During my initial two attempts, I finished 2-2, getting tripped up by Shops and Dredge respectively, which led to some more sideboard tweaking to improve those matchups.  Finally, I broke through, finishing 3-1 in the past couple weeks.  I have been very pleased with the deck’s performance.  It has good game against most of the top-tier decks in the format, and while it is not a world-beater against the other creature decks or rogue builds, it doesn’t fold up like a lawn chair against them either (I had to play Elves Combo and Vial Slivers in the past two weeks, two decks that probably would have demolished my White Trash deck.)

So, thank you for getting this far.  I’m going to leave the embedded videos from my last Daily Event at the end of this article.  As far as what you can expect to see in the future, I will be providing videos of my upcoming matches in Season 2 of Classic League, along with my analysis of the week’s matches as a whole and analysis of any DEs that happened to fire during the week as well as how the DE metagame is comparing to the metagame from the Invitational Qualifiers.  I will also post any interesting or noteworthy DE matches I end up playing, although probably not always complete tournaments, so if you enjoy the video content and want more, I would highly recommend (shameless plug) subscribing to my channel, if you happen to be on YouTube.  Also, if you have any questions, feedback, (constructive) criticism, stuff you’d like to see me do more or less of, please let me know in the comments (but not about Game 1 of Round 3, because I did belatedly figure that one out!)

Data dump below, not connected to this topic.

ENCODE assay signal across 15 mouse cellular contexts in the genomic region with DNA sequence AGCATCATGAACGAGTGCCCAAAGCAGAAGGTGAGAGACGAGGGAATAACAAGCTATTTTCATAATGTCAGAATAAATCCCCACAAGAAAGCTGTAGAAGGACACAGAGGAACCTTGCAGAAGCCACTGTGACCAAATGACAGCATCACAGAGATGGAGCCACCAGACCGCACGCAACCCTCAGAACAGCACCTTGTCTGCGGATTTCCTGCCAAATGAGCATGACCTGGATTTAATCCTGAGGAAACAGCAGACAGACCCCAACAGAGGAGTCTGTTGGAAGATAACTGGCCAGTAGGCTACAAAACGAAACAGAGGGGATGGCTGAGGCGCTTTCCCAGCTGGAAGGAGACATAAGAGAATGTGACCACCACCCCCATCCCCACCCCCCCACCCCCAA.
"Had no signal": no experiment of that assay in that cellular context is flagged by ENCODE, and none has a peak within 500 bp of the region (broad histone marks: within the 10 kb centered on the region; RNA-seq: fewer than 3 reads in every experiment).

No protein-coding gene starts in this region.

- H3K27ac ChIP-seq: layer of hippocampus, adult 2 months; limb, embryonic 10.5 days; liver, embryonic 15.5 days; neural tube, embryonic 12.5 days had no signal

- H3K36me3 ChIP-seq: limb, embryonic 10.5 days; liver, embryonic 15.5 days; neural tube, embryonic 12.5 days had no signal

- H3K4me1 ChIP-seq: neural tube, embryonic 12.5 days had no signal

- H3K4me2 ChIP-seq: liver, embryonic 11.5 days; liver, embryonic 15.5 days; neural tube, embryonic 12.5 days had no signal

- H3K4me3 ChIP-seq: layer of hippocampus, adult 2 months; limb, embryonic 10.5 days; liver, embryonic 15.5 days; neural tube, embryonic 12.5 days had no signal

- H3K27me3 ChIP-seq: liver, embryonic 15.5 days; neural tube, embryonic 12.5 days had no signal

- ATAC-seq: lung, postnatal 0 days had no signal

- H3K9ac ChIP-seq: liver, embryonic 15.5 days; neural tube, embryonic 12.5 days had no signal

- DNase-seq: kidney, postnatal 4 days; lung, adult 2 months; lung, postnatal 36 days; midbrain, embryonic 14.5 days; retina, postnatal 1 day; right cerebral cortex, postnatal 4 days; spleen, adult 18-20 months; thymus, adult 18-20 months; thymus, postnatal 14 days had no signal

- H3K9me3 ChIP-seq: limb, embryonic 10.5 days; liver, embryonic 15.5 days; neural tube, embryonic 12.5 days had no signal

Without further ado, here are my matches from the last Daily Event.  And I would like to add finally, that even though the deadline for Season 2 of Classic League has passed, your chance to qualify for the Invitational has not!  If you 4-0 a Daily Event, you automatically receive a berth and if you 3-1 a Daily Event, you qualify for a Last Chance Tournament being held the weekend before, so I hope to see you all in the queues!

Round One versus Spy/Informer Combo: 

 Round Two versus Vial Slivers:

 Round Three versus Dragon Breath Oath:

Round Four versus Omni-Tell:

8 Comments

Well the good news is that, by RexDart at Thu, 10/24/2013 - 09:15
RexDart's picture

Well the good news is that, come next July, you'll only *need* one LED since it's restricted in Vintage. So don't feel too bad about missing that boat. Plus it may see a reprint in Vintage Masters.

I'm a Noble Fish enthusiast myself, and I like your list. When I get the chance to watch the videos, I'll be interested to see if Daze worked out. I have never ran it in Classic, because it's pretty bad on the draw, and some of the decks like Shops can play around it rather easily. In Legacy, mana is far more tight, and it has better utility there.

Shamans by fmf_navy_corpsman at Thu, 10/24/2013 - 15:07
fmf_navy_corpsman's picture

Interesting deck Michael but why the Deathrite Shamans? You only have one black mana producing land. The Shamans best function (of the 3) is the 2 points of damage it does as it goes along with the nickel and diming your opponent to death. Every deck I see that uses the Shaman uses that function the most compared to the other 2.